OWASP API Security Top 10 Risks – Updated List

by | Jan 2, 2024

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OWASP API security risks

In the realm of application development, APIs (Application Programming Interfaces) have become indispensable for seamless integration and data sharing. However, with this increased reliance on APIs comes the need to address the associated security challenges. In this article, we will delve into the OWASP API Security Top 10 for 2023 – a comprehensive list of the most critical API security risks identified by the Open Web Application Security Project. By understanding these risks and implementing effective safeguards, you can fortify your systems and protect your valuable data from potential threats.

1. Broken Object Level Authorization

Attackers can exploit vulnerable API endpoints by manipulating object IDs within requests. Object IDs can be sequential integers, UUIDs, or generic strings and are easily identifiable in the request-target, headers, or payload.

Best Practices to prevent:

  • Implement a strong authorization mechanism based on user policies and hierarchies.
  • Perform authorization checks for every action on records.
  • Use random and unpredictable GUIDs as record IDs.
  • Test the authorization mechanism thoroughly before deploying changes.

2. Broken Authentication

Broken authentication and session management can enable attackers to impersonate valid users and compromise data privacy and infrastructure.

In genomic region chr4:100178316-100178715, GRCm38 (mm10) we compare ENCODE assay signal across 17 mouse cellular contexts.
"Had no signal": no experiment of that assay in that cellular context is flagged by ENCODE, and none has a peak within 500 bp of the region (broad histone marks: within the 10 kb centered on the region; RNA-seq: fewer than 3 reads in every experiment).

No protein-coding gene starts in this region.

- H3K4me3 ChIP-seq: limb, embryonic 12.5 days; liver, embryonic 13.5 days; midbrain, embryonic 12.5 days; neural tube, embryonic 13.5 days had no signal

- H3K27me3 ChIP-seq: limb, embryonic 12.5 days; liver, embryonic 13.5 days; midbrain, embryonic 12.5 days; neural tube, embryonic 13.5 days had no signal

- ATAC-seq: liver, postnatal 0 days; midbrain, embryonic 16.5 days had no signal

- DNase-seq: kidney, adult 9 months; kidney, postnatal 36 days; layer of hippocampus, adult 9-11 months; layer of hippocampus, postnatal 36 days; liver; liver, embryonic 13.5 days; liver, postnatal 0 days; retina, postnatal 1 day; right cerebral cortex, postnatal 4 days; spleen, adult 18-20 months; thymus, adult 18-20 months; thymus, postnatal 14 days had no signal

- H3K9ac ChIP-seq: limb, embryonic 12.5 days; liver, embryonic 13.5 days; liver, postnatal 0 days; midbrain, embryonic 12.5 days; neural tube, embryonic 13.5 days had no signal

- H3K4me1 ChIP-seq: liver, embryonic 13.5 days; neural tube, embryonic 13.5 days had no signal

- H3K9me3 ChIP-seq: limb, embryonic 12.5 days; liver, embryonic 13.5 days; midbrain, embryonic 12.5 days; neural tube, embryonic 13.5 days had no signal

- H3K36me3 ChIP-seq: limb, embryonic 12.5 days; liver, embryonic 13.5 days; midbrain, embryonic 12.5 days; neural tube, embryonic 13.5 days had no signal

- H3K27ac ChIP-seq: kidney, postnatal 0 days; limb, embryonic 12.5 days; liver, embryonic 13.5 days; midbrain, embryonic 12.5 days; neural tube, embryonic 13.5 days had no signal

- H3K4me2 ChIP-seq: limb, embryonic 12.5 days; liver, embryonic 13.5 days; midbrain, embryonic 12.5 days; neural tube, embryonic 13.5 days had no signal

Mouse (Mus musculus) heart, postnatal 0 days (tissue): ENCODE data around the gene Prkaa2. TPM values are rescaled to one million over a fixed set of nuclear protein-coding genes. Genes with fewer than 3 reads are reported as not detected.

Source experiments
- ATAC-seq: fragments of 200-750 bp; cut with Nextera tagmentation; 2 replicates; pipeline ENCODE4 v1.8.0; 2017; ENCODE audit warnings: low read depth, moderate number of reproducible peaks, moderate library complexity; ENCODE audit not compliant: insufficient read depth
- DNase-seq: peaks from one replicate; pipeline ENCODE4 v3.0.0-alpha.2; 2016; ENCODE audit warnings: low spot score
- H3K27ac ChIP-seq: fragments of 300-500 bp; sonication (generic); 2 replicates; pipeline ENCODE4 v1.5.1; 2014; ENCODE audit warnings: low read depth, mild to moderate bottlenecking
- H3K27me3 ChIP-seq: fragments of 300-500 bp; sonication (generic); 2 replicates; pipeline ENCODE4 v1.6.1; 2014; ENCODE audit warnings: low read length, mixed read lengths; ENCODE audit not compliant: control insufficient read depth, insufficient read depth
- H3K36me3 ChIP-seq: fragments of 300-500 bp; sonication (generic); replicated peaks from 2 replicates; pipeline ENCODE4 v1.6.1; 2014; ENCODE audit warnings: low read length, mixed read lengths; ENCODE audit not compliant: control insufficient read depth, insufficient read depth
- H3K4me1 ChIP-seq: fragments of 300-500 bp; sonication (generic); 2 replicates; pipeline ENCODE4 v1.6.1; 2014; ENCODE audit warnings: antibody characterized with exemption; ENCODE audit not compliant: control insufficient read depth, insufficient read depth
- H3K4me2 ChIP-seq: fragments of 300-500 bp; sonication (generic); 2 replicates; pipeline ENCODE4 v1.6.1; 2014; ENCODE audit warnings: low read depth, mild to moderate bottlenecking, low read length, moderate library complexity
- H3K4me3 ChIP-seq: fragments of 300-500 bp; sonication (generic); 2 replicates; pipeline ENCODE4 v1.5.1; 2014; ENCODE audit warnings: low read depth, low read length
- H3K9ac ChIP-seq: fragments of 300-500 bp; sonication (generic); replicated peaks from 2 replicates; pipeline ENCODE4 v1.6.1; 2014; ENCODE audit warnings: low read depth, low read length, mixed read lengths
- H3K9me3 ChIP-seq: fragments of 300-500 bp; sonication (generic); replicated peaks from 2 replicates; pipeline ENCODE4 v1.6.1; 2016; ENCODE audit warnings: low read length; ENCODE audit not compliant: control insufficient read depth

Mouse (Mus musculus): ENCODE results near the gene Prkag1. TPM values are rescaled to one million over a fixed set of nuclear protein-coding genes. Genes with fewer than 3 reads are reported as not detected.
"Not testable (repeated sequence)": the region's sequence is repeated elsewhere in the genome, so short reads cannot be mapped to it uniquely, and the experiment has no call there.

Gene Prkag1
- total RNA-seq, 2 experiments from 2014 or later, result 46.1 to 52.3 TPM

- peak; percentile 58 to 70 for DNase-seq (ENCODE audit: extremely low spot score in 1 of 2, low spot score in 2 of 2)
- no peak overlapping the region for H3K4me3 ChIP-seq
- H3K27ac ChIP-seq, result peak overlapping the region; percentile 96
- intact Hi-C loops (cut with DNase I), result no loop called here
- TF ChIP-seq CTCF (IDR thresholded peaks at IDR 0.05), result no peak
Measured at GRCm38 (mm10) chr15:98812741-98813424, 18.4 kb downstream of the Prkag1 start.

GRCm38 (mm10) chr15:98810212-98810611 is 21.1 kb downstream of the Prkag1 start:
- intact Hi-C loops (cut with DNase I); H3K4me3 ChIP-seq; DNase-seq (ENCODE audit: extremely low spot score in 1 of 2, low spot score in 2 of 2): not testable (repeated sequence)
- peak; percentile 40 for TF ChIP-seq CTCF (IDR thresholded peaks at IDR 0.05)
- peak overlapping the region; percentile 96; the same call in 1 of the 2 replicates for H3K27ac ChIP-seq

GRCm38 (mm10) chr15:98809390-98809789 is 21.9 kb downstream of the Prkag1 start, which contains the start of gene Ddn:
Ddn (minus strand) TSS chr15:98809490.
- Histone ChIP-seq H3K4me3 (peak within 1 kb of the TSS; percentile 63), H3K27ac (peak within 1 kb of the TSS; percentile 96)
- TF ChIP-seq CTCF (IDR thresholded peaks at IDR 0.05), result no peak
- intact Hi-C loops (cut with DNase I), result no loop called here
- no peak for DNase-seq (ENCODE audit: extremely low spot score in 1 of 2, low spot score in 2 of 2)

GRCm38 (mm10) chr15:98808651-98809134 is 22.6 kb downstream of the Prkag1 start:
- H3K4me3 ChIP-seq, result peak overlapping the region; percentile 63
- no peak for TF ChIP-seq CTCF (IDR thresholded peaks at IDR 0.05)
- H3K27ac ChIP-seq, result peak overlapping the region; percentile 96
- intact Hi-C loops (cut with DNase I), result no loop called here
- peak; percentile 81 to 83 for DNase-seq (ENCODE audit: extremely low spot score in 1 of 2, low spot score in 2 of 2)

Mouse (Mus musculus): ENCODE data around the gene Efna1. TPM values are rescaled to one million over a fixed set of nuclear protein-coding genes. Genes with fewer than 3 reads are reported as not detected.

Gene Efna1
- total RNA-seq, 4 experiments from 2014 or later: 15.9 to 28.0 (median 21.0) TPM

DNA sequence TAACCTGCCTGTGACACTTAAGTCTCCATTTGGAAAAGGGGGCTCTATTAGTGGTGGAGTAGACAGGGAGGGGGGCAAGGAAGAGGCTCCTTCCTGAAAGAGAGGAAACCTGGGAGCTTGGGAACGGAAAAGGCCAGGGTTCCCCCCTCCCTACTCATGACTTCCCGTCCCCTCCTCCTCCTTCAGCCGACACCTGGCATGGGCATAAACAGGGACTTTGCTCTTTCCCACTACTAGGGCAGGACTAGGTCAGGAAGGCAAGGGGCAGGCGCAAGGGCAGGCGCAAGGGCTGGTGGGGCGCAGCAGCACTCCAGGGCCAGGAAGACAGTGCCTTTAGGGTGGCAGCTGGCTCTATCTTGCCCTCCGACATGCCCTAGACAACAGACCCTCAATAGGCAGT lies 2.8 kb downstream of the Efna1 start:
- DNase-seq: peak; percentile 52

Best Practices to prevent:

  • Implement two-factor authentication
  • Secure session management
  • Enforce strict password policies
  • Account lockouts and brute-force protection
  • User account monitoring
  • Security incident response

Also Read, API Security Best Practices

3. Broken Object Property Level Authorization

Broken object property level authorization allows unauthorized access to sensitive object properties, which can lead to data exposure, loss, corruption, and potential privilege escalation or account takeover.

Best Practices to prevent:

  • Regularly review and validate access permissions.
  • Apply the principle of least privilege.
  • Conduct thorough security testing and code reviews.
  • Implement strong object property level authorization controls.

4. Unrestricted Resource Consumption

Unrestricted resource consumption occurs when an API allows excessive or uncontrolled use of system resources, leading to a degradation of service or a complete service disruption for legitimate users.Best Practices to prevent:

  • Implement proper rate limiting and throttling mechanisms.
  • Set resource consumption limits and enforce them.
  • Conduct regular performance testing and monitoring.
  • Employ caching and optimization techniques.

Also Read, Best API Security Testing Tools

5. Broken Function-Level Authorization

Broken function-level authorization involves unauthorized access to sensitive functions or data due to misconfigured or weak access controls. This potentially allows actors to perform escalated actions, leading to data breaches or application hijacking.

Best Practices to prevent it:

  • Implement strict access controls to ensure appropriate role-based access to sensitive data.
  • Use an automated access control mechanism.
  • Implement regularly scheduled device updates.
  • Stay current with information and vulnerability feeds and exploit databases.

Also Read, Top 5 API Security Risks